Thursday, February 28, 2008

OnTahirih (The Pure One) or Quarratu'l-Ayn : Neither the dutiful daughter nor ideal wife or mother

This has got to be one of the most succinct statements with regard to the Baha'i teachings on the equality of men and women I've come across. Click over for the full article. -gw

EVERY RELIGION has its model of ideal women. In Hinduism we have Sita, the perfect wife who remains faithful to her husband at any cost. In Christianity we have Virgin Mary, the symbol of motherhood .In Islam Fatimih, the daughter of Mohammad models the role of mother wife and daughter together. ...

Quarat al-ayn who is the most prominent women model in baby Bahai history is neither the dutiful daughter nor an ideal wife or mother since her estrangement from her husband has led to her forced separation from her children. Being a poetess with excellent education in traditional Islamic sciences she continuously opposed the theological position of her father Mullah Sallih. Not only was she fiercely anticlerical, she even refused to perform her daily prayers. But her most controversial and audacious act was to appear unveiled in a gathering of believers ...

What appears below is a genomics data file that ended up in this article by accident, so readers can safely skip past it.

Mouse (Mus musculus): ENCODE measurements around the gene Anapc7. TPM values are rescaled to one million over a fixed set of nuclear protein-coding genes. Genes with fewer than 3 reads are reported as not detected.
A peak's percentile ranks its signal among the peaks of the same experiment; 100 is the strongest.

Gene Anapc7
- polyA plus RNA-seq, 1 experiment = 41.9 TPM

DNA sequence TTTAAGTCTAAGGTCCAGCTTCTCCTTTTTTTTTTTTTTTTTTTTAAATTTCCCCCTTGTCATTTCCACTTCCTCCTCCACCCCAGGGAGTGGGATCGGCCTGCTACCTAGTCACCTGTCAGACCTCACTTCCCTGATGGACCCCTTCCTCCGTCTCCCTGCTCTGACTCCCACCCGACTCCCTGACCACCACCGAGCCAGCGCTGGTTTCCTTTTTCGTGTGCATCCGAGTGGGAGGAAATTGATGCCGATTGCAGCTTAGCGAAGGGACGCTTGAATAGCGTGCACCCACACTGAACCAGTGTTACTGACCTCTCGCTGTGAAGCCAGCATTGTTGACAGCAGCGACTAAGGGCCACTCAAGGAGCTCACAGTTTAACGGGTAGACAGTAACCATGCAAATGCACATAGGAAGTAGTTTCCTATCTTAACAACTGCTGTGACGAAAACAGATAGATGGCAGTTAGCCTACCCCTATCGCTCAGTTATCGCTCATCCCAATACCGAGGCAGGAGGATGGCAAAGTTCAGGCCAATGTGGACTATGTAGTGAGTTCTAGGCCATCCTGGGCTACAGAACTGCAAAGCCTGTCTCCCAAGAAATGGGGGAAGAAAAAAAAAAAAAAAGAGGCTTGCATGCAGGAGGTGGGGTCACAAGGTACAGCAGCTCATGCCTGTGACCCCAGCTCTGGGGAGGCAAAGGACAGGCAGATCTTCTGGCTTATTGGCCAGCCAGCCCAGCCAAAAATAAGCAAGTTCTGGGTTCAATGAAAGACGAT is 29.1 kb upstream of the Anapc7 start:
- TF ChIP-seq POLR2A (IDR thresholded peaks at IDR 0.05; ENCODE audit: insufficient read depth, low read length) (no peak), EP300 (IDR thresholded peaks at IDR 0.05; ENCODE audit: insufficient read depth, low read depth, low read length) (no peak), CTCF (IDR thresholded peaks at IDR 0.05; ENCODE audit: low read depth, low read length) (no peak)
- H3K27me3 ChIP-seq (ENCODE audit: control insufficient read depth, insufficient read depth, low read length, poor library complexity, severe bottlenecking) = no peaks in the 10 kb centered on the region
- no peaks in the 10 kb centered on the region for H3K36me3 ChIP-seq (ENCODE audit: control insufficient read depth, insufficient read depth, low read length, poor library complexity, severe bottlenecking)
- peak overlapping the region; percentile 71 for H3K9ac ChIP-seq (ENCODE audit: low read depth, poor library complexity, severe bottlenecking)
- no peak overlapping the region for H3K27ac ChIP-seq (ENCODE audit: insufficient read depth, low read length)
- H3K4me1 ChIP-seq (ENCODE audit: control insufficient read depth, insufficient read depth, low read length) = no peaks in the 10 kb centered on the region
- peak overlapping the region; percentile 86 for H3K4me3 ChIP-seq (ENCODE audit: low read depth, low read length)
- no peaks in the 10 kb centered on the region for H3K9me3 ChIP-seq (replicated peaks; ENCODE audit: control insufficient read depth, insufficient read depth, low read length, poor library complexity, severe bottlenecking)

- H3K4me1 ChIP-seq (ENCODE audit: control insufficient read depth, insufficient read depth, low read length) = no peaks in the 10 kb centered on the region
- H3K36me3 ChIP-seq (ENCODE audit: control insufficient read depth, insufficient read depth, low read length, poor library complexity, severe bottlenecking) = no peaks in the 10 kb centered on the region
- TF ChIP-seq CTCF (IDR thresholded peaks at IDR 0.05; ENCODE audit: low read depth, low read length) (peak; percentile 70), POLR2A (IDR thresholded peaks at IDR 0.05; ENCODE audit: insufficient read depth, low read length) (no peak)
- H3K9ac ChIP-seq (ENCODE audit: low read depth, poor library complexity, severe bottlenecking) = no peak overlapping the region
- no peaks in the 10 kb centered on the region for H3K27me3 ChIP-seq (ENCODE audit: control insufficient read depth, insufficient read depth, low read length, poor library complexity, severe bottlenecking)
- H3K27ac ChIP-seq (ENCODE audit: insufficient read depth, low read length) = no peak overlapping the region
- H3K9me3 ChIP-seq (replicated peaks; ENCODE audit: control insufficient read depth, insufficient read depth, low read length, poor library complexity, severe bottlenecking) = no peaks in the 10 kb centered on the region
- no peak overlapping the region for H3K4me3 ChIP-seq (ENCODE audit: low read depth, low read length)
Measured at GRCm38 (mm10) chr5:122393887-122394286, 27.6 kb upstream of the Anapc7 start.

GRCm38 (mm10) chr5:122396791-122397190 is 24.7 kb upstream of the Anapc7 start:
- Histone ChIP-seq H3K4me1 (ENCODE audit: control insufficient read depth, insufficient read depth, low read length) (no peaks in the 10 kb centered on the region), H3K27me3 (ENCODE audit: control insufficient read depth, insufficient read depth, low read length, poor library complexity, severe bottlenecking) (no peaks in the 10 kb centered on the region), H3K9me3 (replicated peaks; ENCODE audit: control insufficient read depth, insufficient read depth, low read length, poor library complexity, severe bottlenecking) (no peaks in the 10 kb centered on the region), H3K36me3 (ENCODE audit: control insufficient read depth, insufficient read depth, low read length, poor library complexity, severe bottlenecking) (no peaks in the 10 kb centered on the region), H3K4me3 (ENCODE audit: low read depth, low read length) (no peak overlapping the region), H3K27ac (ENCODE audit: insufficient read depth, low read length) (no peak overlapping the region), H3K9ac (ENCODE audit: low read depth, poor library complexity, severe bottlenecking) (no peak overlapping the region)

No other religion has been as explicit as the Bahais in its support of the principle of equality of men and women .
Jayati Chakraborty
"Anatomy is not destiny – a Bahai perspective"


Barmak Kusha said...

Actually, George, this is a very common misconception, one which I myself held until very recently. Tahirih was the most outstanding woman of the Babi Dispensation, but not of the Baha'i one. Bahiyyih Khanum, Baha'u'llah's daughter, and Abdu'-Baha's sister, is the "outstanding heroine of the Baha'i Dispensation," according to Shoghi Effendi. [Source: Bahiyyih Khanum: The Greatest Holy Leaf, A Compilation, p. 62.]

Barmak Kusha said...

Having said this, I don't want to distract one jot from the exalted rank of Jinabi Tahirih either! Neither do I want to detract from the well-written article you referenced.

George Wesley Dannells said...

Thank you so much for bringing to my attention the error I made in my my original title for this post. I have retitled it so as not to be misleading. Yes, although the writer of the excerpt quoted describes Tahirih as a prominent woman "in baby Baha'i history," she is actually the most outstanding in the Babi dispensation whereas Bahiyyih is of the Baha'i.